TROUBLED KINGDOM ANALYSIS
King Mswati should take note of his great-grandmother’s support of a free press
Absolute monarch of Eswatini, King Mswati III, has been eager to emphasise the legacy of Regent Queen Labotsibeni. She is celebrated by today’s monarchy as an astute and influential leader who protected Swazi territory during colonial encroachment.
In 2019, between opening a glitzy hotel and a new corporate building, King Mswati unveiled a towering bronze statue of Regent Queen Labotsibeni along a street also named in her honour in the country’s capital, Mbabane.
Though he is not known to be as diplomatic as Labotsibeni was, Mswati shares many traits with the Regent Queen — most obviously the masses of wealth and intense inclination for self-preservation that defines the Eswatini royal family. Less familiar is their shared affinity for aircraft. In 1918, Queen Labotsibeni famously bought a plane for the Allied war effort. One hundred years later in 2018, King Mswati spent R2.7-billion on his latest private jet and parking space for the plane.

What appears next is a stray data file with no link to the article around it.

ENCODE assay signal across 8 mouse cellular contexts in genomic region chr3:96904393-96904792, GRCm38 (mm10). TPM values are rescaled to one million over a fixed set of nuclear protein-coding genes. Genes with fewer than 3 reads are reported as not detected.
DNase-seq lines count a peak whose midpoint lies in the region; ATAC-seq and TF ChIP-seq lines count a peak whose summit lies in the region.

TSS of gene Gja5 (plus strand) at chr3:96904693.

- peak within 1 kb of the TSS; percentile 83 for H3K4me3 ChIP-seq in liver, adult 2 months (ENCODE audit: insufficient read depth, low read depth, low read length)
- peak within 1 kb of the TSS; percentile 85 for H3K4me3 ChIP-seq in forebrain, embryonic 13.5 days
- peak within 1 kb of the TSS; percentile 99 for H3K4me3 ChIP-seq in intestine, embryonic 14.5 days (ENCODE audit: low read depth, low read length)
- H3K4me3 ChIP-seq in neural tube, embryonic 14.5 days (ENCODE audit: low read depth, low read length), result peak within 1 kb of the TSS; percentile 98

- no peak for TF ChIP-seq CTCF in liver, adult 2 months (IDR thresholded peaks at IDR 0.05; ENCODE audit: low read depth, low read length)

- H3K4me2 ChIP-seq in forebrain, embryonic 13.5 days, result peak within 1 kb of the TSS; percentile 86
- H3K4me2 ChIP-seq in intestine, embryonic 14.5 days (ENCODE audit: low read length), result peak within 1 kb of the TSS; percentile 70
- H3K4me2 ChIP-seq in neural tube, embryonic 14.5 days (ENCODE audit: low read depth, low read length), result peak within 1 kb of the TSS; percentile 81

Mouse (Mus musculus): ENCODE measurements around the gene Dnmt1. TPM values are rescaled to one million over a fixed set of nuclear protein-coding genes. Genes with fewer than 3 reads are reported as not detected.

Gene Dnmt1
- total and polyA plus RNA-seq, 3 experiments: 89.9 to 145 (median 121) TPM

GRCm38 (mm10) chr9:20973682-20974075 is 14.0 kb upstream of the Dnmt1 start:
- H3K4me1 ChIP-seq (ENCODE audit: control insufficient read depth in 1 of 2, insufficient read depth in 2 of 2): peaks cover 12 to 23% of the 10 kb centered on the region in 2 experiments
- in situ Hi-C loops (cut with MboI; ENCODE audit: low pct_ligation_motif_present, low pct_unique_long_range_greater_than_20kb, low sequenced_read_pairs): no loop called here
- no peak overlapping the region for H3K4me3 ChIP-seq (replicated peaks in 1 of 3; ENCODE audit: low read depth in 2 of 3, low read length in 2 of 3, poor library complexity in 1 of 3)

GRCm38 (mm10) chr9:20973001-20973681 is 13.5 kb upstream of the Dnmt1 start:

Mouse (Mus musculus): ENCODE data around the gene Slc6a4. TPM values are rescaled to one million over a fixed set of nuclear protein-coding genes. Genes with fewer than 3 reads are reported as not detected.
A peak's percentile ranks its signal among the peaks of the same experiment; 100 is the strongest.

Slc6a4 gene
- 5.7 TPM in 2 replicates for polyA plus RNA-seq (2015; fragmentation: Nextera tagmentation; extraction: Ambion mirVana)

Yet perhaps the most important comparison between Mswati and Labotsibeni’s reigns is their relationships with the press. Both rulers have funded newspapers and understood the importance of controlling public narratives to support their ambitions. Yet, in his relentless suppression of journalists and activists, King Mswati could not be further from Queen Labotsibeni’s progressive support of Abantu-Batho, a paper tied to 20th-century African nationalism.
Now that liberation movements are no longer directed at colonial powers, but are fighting for democracy in the country, Eswatini’s monarchy has turned against exactly the kind of media it supported generations earlier.
Most recently, Mswati’s government declared Swaziland News and its editor Zweli Martin Dlamini “terrorist entities” for their critical coverage of the monarchy. Eswatini’s government surveils the social media accounts of activists and ordinary citizens, routinely detaining and harassing them. The country ranks extremely low on freedom of expression indexes, a standing that has sunk even more in the past year as Eswatini’s police targeted journalists for their coverage of the ongoing anti-monarchy movement.
The monarchy has not always had such a fraught relationship with a free press. In 1912, Labotsibeni became a founding supporter of Abantu-Batho, a multilingual African nationalist newspaper closely aligned with efforts for anti-colonial liberation.